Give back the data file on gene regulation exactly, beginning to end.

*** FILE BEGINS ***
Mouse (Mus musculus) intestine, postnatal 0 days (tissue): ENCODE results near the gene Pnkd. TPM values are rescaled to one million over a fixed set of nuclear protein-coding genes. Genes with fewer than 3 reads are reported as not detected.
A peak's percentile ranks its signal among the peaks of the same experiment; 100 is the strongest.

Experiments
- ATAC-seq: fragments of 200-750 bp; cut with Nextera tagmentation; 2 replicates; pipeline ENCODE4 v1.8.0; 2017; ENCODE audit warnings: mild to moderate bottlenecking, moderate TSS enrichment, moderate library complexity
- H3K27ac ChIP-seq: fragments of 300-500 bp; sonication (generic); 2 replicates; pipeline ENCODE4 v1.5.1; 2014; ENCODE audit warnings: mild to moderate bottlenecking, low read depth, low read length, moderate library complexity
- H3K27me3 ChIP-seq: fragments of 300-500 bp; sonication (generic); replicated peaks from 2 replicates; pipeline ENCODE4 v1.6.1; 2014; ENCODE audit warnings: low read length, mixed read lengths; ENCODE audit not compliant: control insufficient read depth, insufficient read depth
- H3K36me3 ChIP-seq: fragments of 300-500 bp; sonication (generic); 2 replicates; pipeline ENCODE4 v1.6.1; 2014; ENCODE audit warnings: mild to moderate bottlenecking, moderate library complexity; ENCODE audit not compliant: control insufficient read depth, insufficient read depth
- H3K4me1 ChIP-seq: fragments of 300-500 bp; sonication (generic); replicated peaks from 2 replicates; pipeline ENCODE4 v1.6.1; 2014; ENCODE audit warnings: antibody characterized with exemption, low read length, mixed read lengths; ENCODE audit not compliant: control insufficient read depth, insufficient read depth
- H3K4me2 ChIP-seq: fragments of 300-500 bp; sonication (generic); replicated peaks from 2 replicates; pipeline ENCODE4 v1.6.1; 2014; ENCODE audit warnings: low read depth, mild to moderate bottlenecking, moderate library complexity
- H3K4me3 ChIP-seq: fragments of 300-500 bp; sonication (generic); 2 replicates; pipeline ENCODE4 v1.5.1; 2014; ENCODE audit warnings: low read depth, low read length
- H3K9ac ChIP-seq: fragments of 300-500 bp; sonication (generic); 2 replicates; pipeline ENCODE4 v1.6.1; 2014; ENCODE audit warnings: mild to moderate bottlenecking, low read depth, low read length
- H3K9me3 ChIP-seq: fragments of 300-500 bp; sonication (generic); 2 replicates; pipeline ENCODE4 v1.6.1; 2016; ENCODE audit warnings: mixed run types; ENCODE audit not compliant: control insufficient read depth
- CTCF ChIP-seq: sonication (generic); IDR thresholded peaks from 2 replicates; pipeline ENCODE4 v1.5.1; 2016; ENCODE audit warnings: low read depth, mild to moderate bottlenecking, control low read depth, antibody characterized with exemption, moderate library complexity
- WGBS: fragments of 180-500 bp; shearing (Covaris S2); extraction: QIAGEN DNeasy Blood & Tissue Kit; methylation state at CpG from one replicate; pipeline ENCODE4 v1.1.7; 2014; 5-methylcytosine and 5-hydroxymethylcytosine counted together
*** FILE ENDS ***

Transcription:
Mouse (Mus musculus) intestine, postnatal 0 days (tissue): ENCODE results near the gene Pnkd. TPM values are rescaled to one million over a fixed set of nuclear protein-coding genes. Genes with fewer than 3 reads are reported as not detected.
A peak's percentile ranks its signal among the peaks of the same experiment; 100 is the strongest.

Experiments
- ATAC-seq: fragments of 200-750 bp; cut with Nextera tagmentation; 2 replicates; pipeline ENCODE4 v1.8.0; 2017; ENCODE audit warnings: mild to moderate bottlenecking, moderate TSS enrichment, moderate library complexity
- H3K27ac ChIP-seq: fragments of 300-500 bp; sonication (generic); 2 replicates; pipeline ENCODE4 v1.5.1; 2014; ENCODE audit warnings: mild to moderate bottlenecking, low read depth, low read length, moderate library complexity
- H3K27me3 ChIP-seq: fragments of 300-500 bp; sonication (generic); replicated peaks from 2 replicates; pipeline ENCODE4 v1.6.1; 2014; ENCODE audit warnings: low read length, mixed read lengths; ENCODE audit not compliant: control insufficient read depth, insufficient read depth
- H3K36me3 ChIP-seq: fragments of 300-500 bp; sonication (generic); 2 replicates; pipeline ENCODE4 v1.6.1; 2014; ENCODE audit warnings: mild to moderate bottlenecking, moderate library complexity; ENCODE audit not compliant: control insufficient read depth, insufficient read depth
- H3K4me1 ChIP-seq: fragments of 300-500 bp; sonication (generic); replicated peaks from 2 replicates; pipeline ENCODE4 v1.6.1; 2014; ENCODE audit warnings: antibody characterized with exemption, low read length, mixed read lengths; ENCODE audit not compliant: control insufficient read depth, insufficient read depth
- H3K4me2 ChIP-seq: fragments of 300-500 bp; sonication (generic); replicated peaks from 2 replicates; pipeline ENCODE4 v1.6.1; 2014; ENCODE audit warnings: low read depth, mild to moderate bottlenecking, moderate library complexity
- H3K4me3 ChIP-seq: fragments of 300-500 bp; sonication (generic); 2 replicates; pipeline ENCODE4 v1.5.1; 2014; ENCODE audit warnings: low read depth, low read length
- H3K9ac ChIP-seq: fragments of 300-500 bp; sonication (generic); 2 replicates; pipeline ENCODE4 v1.6.1; 2014; ENCODE audit warnings: mild to moderate bottlenecking, low read depth, low read length
- H3K9me3 ChIP-seq: fragments of 300-500 bp; sonication (generic); 2 replicates; pipeline ENCODE4 v1.6.1; 2016; ENCODE audit warnings: mixed run types; ENCODE audit not compliant: control insufficient read depth
- CTCF ChIP-seq: sonication (generic); IDR thresholded peaks from 2 replicates; pipeline ENCODE4 v1.5.1; 2016; ENCODE audit warnings: low read depth, mild to moderate bottlenecking, control low read depth, antibody characterized with exemption, moderate library complexity
- WGBS: fragments of 180-500 bp; shearing (Covaris S2); extraction: QIAGEN DNeasy Blood & Tissue Kit; methylation state at CpG from one replicate; pipeline ENCODE4 v1.1.7; 2014; 5-methylcytosine and 5-hydroxymethylcytosine counted together